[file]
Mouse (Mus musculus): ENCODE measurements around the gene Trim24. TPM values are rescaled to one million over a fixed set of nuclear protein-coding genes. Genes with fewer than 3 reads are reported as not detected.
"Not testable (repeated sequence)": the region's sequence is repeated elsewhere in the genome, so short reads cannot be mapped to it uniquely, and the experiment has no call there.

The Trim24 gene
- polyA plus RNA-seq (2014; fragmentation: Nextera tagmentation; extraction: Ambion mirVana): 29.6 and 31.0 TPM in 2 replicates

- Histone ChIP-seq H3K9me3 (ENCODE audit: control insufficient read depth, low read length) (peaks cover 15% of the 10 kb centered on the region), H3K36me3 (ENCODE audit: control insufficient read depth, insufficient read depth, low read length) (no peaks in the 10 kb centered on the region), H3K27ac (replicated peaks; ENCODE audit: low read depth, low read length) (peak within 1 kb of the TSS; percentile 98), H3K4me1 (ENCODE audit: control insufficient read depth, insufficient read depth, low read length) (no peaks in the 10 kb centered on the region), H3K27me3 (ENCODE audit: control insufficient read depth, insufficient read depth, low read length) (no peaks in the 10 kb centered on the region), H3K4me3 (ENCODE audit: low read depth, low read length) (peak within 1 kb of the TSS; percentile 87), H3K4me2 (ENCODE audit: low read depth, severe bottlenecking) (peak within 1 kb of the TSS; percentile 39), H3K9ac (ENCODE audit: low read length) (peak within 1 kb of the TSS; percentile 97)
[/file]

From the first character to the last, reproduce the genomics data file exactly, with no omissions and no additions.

Mouse (Mus musculus): ENCODE measurements around the gene Trim24. TPM values are rescaled to one million over a fixed set of nuclear protein-coding genes. Genes with fewer than 3 reads are reported as not detected.
"Not testable (repeated sequence)": the region's sequence is repeated elsewhere in the genome, so short reads cannot be mapped to it uniquely, and the experiment has no call there.

The Trim24 gene
- polyA plus RNA-seq (2014; fragmentation: Nextera tagmentation; extraction: Ambion mirVana): 29.6 and 31.0 TPM in 2 replicates

- Histone ChIP-seq H3K9me3 (ENCODE audit: control insufficient read depth, low read length) (peaks cover 15% of the 10 kb centered on the region), H3K36me3 (ENCODE audit: control insufficient read depth, insufficient read depth, low read length) (no peaks in the 10 kb centered on the region), H3K27ac (replicated peaks; ENCODE audit: low read depth, low read length) (peak within 1 kb of the TSS; percentile 98), H3K4me1 (ENCODE audit: control insufficient read depth, insufficient read depth, low read length) (no peaks in the 10 kb centered on the region), H3K27me3 (ENCODE audit: control insufficient read depth, insufficient read depth, low read length) (no peaks in the 10 kb centered on the region), H3K4me3 (ENCODE audit: low read depth, low read length) (peak within 1 kb of the TSS; percentile 87), H3K4me2 (ENCODE audit: low read depth, severe bottlenecking) (peak within 1 kb of the TSS; percentile 39), H3K9ac (ENCODE audit: low read length) (peak within 1 kb of the TSS; percentile 97)